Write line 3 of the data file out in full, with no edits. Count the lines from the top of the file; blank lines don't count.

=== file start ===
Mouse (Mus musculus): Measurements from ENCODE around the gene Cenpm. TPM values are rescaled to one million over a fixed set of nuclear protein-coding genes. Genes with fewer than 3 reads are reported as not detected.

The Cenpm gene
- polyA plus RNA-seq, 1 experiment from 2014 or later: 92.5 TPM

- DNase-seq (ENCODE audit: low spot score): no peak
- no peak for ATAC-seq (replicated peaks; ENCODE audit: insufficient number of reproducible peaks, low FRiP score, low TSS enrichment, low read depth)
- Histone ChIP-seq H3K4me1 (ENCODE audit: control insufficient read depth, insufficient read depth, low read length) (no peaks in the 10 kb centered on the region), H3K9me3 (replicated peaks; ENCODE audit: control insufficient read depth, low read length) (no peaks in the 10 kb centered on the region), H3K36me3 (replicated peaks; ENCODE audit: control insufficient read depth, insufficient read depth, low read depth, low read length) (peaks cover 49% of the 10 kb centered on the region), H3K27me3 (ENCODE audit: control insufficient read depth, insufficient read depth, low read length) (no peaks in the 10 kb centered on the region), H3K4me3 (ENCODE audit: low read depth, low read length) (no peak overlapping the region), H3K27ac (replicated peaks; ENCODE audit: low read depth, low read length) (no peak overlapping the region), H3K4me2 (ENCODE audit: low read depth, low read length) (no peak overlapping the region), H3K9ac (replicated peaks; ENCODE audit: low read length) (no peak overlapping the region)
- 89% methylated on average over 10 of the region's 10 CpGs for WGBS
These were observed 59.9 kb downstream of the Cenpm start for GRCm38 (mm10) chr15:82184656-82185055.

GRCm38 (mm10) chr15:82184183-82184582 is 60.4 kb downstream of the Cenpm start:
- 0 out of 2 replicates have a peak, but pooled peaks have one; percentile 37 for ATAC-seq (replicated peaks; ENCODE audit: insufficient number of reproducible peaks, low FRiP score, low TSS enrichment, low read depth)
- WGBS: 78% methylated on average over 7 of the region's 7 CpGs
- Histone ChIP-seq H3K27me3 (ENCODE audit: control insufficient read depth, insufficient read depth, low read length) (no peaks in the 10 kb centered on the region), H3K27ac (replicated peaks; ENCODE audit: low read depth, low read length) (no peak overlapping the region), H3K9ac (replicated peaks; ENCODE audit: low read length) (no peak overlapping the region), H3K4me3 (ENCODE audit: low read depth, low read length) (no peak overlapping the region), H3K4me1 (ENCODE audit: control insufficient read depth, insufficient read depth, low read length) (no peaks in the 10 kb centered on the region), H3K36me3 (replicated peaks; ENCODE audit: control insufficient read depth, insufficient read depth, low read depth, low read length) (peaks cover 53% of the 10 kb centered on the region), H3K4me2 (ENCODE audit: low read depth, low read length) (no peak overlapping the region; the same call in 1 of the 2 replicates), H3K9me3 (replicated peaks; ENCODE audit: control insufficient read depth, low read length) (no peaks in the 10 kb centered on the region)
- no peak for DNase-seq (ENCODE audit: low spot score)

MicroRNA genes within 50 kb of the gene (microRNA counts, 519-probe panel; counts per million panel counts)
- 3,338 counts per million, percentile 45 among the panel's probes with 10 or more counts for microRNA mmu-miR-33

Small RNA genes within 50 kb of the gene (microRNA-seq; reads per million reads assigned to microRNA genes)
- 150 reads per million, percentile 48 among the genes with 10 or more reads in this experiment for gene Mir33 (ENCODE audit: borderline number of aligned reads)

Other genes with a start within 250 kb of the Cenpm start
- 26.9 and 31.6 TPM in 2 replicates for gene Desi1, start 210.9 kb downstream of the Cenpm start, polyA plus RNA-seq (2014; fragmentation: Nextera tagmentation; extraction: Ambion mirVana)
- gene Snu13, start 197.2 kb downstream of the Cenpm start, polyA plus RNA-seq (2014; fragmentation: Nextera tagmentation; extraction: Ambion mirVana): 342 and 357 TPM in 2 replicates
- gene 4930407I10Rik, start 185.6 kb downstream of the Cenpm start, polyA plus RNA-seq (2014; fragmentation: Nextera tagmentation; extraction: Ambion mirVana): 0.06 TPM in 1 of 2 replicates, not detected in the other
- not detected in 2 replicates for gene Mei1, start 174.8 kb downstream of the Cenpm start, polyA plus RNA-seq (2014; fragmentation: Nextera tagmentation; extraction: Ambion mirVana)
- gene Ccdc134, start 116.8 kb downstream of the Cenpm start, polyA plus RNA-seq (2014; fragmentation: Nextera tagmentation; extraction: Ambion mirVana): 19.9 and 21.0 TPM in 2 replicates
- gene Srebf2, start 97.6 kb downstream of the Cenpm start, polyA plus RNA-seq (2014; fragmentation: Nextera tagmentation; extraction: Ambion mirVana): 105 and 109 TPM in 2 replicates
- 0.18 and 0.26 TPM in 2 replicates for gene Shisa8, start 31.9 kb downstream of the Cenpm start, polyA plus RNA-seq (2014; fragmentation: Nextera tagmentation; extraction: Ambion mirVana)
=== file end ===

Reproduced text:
- polyA plus RNA-seq, 1 experiment from 2014 or later: 92.5 TPM